Benjamin Franklin Papers

To Benjamin Franklin from James Parker, 24 September 1768

From James Parker

ALS: American Philosophical Society

NewYork, Sept. 24. 1768

Honoured Sir

Altho’ it be many Months since I have had the Pleasure of one Line from you, yet as I have some Room to think you are not on the Return home now, as all your Friends expected, I will once more scribble to a few Lines more to ask, How you do?

At the same time, it may not be displeasing to receive Word, that your Son being gone to Albany, as you will see in the News papers, I heard he got well to Sir Wm. Johnson’s, and they expected the Treaty about this Time. Your Son and Daughter Bache you will doubtless hear from, they being now in this City, just returned from Boston in their Way home, she I see is very well.4

We continue to struggle along thro’ the World, And if I can make both Ends meet, I shall be happy. I am much as I used to be in Health, and tho’ I meet with hard Fare, I am determined to Conquer my Adverse Fortune, or die in the Attempt.

The Publick Affairs and Commotions you will probably learn from the Papers and others. I do not love to arraign the Conduct of my Superiors, tho’ I can’t help thinking some actings are strangely absurd.

We complain the Nation is deeply in Debt, and yet those at Helm send 5 or 6 Commissioners to Boston with the Charge or Pension of about £3000 sterling per An. which might every Farthing been saved, and all the Business done as well as before, and much more to the Satisfaction of every Officer here.5 Those besides kicking up a Dust, by their haughty Behaviour, imitate their Superiors in Absurdity, or shall I call it Chicanery. They have ordered all the Money collected for Duties to be first sent to them to Boston, and those Officers who receive Pay as such here, are to send a Power to some of their Dependants there, for them to receive it, and to send it back here, by which Means they are to stop (or their Dependants do it) 2½ per Cent. out of all our small Allowances, besides paying Freight and Risk of the Money’s coming here. Now as the Money first goes from hence, could it not be better paid here without any of this Risk or Charge? And is not such a Conduct absurd; as well as cruel to one who has but a small Allowance at best, and some of that to be decolated6 from them. I could wish it had remained to be paid in England, tho’ I have never had a Copper yet of any sort from that Office.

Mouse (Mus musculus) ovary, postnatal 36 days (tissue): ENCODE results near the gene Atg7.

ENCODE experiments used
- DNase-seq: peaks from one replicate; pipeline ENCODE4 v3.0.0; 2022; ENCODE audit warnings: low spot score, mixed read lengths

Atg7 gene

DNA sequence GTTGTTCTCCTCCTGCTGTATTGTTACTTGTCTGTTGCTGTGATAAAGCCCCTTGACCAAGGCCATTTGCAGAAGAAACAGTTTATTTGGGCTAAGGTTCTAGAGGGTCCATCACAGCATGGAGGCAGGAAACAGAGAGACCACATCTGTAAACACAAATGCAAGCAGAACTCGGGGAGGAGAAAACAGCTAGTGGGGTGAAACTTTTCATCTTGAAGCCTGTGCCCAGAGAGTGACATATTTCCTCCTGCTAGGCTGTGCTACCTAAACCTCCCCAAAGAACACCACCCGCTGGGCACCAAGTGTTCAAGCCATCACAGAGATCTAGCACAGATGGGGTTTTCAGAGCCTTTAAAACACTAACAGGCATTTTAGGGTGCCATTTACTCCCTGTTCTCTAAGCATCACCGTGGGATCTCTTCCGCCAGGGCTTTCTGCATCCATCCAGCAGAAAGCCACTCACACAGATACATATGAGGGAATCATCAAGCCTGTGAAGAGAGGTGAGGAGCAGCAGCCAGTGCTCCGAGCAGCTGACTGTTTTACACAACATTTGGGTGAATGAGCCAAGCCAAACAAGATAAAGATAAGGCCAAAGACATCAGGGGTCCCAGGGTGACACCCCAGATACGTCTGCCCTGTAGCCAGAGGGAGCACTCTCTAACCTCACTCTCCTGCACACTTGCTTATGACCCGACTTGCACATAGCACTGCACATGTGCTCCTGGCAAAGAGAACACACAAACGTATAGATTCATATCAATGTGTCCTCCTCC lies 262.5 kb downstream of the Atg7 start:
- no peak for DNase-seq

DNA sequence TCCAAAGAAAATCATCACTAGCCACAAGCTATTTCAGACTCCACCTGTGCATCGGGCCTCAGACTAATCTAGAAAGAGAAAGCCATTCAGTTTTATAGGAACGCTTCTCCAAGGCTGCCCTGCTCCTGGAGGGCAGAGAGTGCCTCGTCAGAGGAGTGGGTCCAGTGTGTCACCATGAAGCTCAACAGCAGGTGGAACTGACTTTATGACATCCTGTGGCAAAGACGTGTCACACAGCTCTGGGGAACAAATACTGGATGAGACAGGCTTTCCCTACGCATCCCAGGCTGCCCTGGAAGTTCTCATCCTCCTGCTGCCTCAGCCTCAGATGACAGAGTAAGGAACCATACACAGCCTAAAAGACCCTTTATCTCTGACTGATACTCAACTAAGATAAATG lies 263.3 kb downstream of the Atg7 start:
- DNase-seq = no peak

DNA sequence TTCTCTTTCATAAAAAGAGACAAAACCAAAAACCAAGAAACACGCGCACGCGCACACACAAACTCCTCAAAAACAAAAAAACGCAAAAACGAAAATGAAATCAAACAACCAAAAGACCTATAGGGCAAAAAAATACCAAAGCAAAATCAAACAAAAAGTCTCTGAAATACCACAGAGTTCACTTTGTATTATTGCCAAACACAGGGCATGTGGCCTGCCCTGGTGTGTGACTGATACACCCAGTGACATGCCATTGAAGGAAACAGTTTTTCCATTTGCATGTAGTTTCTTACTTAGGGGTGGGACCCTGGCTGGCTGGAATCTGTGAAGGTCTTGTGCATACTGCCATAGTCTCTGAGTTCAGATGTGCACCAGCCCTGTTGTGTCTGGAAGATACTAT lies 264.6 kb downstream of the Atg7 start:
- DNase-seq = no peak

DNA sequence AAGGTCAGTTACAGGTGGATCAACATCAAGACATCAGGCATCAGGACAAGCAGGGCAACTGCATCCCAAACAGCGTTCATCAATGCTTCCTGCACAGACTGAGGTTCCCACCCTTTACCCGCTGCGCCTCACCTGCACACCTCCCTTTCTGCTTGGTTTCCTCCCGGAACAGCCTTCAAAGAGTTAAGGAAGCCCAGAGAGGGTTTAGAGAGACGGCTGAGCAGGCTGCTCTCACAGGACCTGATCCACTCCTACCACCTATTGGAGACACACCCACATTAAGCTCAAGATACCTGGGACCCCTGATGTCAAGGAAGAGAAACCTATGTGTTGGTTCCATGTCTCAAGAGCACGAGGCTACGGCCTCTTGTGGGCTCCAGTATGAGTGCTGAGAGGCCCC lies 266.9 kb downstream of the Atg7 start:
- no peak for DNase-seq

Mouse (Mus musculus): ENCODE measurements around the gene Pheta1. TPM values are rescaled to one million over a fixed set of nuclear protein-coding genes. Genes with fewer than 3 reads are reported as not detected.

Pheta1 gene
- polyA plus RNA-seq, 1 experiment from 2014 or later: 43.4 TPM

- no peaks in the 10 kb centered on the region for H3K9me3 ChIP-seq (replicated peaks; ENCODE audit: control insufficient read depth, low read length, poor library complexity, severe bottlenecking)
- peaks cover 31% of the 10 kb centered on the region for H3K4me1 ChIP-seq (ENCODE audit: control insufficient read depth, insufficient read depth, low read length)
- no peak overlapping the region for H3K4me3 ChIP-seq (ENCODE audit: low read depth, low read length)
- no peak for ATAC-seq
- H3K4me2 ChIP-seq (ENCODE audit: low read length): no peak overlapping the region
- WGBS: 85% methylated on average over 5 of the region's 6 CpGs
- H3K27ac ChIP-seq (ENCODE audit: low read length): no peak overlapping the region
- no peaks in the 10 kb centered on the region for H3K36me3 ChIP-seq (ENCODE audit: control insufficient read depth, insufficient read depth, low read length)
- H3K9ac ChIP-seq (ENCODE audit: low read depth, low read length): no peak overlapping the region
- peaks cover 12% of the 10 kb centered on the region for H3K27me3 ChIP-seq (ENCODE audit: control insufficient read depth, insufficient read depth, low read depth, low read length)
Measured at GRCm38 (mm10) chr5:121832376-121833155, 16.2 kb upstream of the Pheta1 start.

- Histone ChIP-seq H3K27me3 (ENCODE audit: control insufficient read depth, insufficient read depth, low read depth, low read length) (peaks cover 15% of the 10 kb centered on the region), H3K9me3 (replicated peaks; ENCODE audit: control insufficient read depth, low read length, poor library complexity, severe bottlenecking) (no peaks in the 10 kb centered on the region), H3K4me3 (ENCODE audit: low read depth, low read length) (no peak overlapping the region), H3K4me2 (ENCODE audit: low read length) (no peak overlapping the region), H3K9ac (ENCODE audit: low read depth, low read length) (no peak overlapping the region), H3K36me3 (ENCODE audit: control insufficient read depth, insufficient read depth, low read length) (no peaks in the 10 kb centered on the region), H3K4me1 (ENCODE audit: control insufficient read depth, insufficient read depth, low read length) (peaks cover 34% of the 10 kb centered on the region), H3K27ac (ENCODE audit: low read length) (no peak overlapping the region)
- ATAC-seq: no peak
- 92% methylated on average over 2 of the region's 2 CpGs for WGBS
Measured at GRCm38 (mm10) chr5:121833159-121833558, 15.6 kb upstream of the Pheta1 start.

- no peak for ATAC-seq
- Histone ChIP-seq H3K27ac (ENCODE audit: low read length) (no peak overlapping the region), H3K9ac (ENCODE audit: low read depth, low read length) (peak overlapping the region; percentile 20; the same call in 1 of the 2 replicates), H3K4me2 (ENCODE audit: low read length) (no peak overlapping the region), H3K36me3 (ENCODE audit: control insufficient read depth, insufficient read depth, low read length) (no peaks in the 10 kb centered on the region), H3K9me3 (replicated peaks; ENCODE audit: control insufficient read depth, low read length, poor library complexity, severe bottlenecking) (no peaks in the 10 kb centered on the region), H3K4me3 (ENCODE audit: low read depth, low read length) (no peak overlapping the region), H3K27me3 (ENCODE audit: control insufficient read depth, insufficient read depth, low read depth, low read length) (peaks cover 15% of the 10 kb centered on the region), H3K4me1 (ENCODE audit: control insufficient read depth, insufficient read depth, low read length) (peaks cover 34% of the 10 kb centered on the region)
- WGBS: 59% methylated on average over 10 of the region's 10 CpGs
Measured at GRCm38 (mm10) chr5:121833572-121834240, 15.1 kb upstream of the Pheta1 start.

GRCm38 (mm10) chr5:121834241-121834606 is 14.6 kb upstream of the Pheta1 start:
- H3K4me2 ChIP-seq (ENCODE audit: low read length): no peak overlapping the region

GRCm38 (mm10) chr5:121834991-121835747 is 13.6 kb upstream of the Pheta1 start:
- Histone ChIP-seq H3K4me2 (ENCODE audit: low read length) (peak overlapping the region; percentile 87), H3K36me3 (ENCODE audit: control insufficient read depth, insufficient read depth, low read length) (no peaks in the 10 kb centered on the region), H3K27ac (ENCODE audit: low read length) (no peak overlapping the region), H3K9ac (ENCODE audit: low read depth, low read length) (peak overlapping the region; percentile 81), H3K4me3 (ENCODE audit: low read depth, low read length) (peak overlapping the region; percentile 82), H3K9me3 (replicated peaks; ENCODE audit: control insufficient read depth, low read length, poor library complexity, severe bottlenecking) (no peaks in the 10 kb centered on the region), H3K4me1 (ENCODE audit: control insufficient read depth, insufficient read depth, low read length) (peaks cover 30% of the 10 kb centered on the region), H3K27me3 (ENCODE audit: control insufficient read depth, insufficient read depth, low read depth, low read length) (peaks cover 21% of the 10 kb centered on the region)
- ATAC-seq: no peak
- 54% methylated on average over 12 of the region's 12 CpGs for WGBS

When I begin to scribble, I know not when to stop. I have only to add, all our respectful Compliments from Your most obliged Humble Servant

James Parker.

Addressed: For / Dr Benjamin Franklin / Craven-Street / London

Endorsed: Mr Parker  Sept. 25.

[Note numbering follows the Franklin Papers source.]

4For WF’s journey to attend the conference that produced the Indian treaty at Fort Stanwix see below, Thomas Wharton to BF, Nov. 7, and Samuel Wharton to BF, Dec. 2, 1768. The visit of the Baches to Boston was reported in the Mass. Gaz., Aug. 11, 1768.

5Parker elaborates on the imposition of the customs commissioners in his letter to BF below, Nov. 22, 1768. See also Gipson, British Empire, XI, 117–20.

6Literally, beheaded; hence reduced.

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